From “They say California is a recipe for a black hole” in “Pictures of Success”,(2001), to the dreamy images of “Hollywood Lawn” (2019), Maha’s Friday night headliner Jenny Lewis has always held a special place in her music for the Golden State. Read another iconic California writer’s work with “Slouching Towards Bethlehem” by Joan Didion, or entertain yourself with some historic drama in the industry that introduced Lewis into entertainment with “The Castle on Sunset: Life, Death, Love, Art, and Scandal at Hollywood's Chateau Marmont” by Shawn Levy. For something more timely, pick up “The Dreamt Land: Chasing Water and Dust Across California” by Mark Arax. If these titles have put westward travel on your mind or in your future, grab “The Best Coast, A Road Trip Atlas : Illustrated Adventures Along the West Coast's Historic Highways” by Chandler O’Leary. “There are no bad words for the coast today,” indeed.
From her first solo venture featuring the Watson Twins, Lewis has explored style and visual aesthetics to compliment her music. Throughout her career, Lewis’ commitment to a visual theme has been both strong and playful. For reads that reflect on style, check out “Pink: The History of A Punk, Pretty, Powerful Color, opens a new window” by Valerie Steele, or “Creating the Illusion: A Fashionable History of Hollywood Costume Designers” by Jay Jorgenson. It wouldn’t be a conversation about Lewis’ fashion without mentioning her signature 1950s-style Nudie suits. It’s a pretty straight line from the most famous of the bunch to “A Woman's Guide to Cannabis: Using Marijuana to Feel Better, Look Better, Sleep Better--and Get High Like A Lady” by Nikki Furrer.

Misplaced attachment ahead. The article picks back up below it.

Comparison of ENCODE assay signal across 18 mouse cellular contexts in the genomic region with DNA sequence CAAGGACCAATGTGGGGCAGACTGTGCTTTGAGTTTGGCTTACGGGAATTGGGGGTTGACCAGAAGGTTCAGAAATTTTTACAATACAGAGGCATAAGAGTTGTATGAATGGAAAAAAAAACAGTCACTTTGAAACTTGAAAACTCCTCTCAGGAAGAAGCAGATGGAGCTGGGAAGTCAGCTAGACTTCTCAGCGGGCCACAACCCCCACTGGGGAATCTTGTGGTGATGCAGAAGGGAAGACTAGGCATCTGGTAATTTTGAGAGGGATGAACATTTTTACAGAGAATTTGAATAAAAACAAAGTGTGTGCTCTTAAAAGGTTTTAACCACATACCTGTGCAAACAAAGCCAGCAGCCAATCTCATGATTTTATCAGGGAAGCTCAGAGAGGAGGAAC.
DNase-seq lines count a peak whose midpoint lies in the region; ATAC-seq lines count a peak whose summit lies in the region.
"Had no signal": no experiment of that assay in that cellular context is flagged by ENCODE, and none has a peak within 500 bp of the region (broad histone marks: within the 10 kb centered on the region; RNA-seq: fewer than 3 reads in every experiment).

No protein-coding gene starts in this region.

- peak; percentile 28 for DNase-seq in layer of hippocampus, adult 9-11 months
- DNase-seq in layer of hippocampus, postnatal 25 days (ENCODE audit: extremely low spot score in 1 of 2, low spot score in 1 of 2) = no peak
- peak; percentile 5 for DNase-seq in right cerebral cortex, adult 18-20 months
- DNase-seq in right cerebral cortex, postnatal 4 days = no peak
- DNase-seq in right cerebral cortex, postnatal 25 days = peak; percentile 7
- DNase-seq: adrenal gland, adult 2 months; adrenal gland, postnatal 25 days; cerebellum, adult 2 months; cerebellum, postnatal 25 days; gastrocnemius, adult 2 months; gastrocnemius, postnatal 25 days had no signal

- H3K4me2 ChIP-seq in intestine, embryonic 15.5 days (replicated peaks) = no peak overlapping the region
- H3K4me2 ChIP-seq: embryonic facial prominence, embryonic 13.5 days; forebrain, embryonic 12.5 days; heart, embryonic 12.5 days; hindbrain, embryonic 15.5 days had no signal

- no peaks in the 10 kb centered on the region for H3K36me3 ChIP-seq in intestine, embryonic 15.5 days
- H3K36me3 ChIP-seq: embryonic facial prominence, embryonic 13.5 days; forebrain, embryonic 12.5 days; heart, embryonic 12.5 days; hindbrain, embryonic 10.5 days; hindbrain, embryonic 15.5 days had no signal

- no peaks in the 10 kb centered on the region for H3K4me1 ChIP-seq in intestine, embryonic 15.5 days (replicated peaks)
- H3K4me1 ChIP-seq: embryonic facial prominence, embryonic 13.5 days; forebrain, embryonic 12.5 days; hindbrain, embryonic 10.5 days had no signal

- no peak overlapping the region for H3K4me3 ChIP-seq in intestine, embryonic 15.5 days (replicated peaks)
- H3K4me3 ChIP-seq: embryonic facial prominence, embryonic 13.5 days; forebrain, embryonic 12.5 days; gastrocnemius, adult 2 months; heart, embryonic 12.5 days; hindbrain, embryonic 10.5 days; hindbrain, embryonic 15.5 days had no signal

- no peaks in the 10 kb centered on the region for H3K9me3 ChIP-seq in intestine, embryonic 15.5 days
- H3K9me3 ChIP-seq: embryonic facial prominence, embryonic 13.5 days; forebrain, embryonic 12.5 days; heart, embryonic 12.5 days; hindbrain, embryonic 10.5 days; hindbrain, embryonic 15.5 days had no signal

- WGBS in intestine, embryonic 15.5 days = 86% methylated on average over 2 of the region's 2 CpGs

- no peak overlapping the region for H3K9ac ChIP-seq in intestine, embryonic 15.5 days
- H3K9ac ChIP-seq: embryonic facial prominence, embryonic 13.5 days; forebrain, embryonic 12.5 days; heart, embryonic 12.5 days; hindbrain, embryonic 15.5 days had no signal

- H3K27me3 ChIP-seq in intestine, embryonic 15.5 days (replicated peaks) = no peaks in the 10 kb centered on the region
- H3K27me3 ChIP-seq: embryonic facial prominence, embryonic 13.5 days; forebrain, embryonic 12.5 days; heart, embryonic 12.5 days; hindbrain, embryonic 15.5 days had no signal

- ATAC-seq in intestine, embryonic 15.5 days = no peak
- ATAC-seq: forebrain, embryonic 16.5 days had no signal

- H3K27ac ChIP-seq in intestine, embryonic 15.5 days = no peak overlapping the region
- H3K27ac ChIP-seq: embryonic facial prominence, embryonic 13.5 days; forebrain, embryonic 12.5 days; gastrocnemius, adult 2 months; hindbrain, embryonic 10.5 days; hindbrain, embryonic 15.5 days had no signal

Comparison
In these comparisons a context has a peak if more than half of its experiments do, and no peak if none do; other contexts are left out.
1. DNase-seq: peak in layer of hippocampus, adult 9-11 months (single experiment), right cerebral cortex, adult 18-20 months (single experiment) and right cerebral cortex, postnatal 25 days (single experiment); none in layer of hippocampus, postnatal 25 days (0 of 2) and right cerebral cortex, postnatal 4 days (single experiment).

I’ll leave you with a little fiction to round out these Jenny Lewis read-a-likes. For something with the same tone as the title track off of “Acid Tongue,” (think, “To be lonely is a habit like smoking or taking drugs / And I've quit them both, but, man, was it rough”) pick up “The Gin Closet” by Leslie Jamison. If you’re more of a “Rabbit Fur Coat” type, try “The Gulf” by Belle Boggs, a witty novel about an atheist running a residency for Christian writers. Finally, explore two different parts of the decade that heavily influence her aesthetics, sound and lyrics with “One Night in Georgia” by Celeste Norfleet, and “Revolutionaries” by Joshua Furst.
If you like the idea of reading recommendations based off of you favorite bands or performers, visit the Well-Read Collective, opens a new window at OPL’s booth in the Community Village at MAHA, Saturday, August 17, or request a custom reading list anytime.